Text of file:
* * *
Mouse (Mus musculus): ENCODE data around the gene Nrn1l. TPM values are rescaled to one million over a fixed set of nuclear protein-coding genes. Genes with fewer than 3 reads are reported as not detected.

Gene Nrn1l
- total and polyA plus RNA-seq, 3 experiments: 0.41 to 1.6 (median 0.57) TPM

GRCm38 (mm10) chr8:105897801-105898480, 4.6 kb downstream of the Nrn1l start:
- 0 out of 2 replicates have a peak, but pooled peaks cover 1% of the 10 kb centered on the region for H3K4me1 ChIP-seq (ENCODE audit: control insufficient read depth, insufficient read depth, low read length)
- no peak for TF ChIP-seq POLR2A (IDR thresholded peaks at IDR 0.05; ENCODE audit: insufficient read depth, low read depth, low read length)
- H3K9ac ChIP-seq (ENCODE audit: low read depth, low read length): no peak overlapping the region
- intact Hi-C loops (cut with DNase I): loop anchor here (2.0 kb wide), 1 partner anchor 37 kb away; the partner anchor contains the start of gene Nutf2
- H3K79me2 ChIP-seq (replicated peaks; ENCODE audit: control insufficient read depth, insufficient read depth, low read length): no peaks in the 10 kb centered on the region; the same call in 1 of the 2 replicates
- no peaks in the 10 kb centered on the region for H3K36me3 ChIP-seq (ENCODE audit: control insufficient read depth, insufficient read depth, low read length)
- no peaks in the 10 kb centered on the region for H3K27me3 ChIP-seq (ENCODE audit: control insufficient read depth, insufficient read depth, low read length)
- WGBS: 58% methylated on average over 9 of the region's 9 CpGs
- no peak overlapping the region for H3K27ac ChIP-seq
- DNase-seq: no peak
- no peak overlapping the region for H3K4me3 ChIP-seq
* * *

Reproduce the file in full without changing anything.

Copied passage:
Mouse (Mus musculus): ENCODE data around the gene Nrn1l. TPM values are rescaled to one million over a fixed set of nuclear protein-coding genes. Genes with fewer than 3 reads are reported as not detected.

Gene Nrn1l
- total and polyA plus RNA-seq, 3 experiments: 0.41 to 1.6 (median 0.57) TPM

GRCm38 (mm10) chr8:105897801-105898480, 4.6 kb downstream of the Nrn1l start:
- 0 out of 2 replicates have a peak, but pooled peaks cover 1% of the 10 kb centered on the region for H3K4me1 ChIP-seq (ENCODE audit: control insufficient read depth, insufficient read depth, low read length)
- no peak for TF ChIP-seq POLR2A (IDR thresholded peaks at IDR 0.05; ENCODE audit: insufficient read depth, low read depth, low read length)
- H3K9ac ChIP-seq (ENCODE audit: low read depth, low read length): no peak overlapping the region
- intact Hi-C loops (cut with DNase I): loop anchor here (2.0 kb wide), 1 partner anchor 37 kb away; the partner anchor contains the start of gene Nutf2
- H3K79me2 ChIP-seq (replicated peaks; ENCODE audit: control insufficient read depth, insufficient read depth, low read length): no peaks in the 10 kb centered on the region; the same call in 1 of the 2 replicates
- no peaks in the 10 kb centered on the region for H3K36me3 ChIP-seq (ENCODE audit: control insufficient read depth, insufficient read depth, low read length)
- no peaks in the 10 kb centered on the region for H3K27me3 ChIP-seq (ENCODE audit: control insufficient read depth, insufficient read depth, low read length)
- WGBS: 58% methylated on average over 9 of the region's 9 CpGs
- no peak overlapping the region for H3K27ac ChIP-seq
- DNase-seq: no peak
- no peak overlapping the region for H3K4me3 ChIP-seq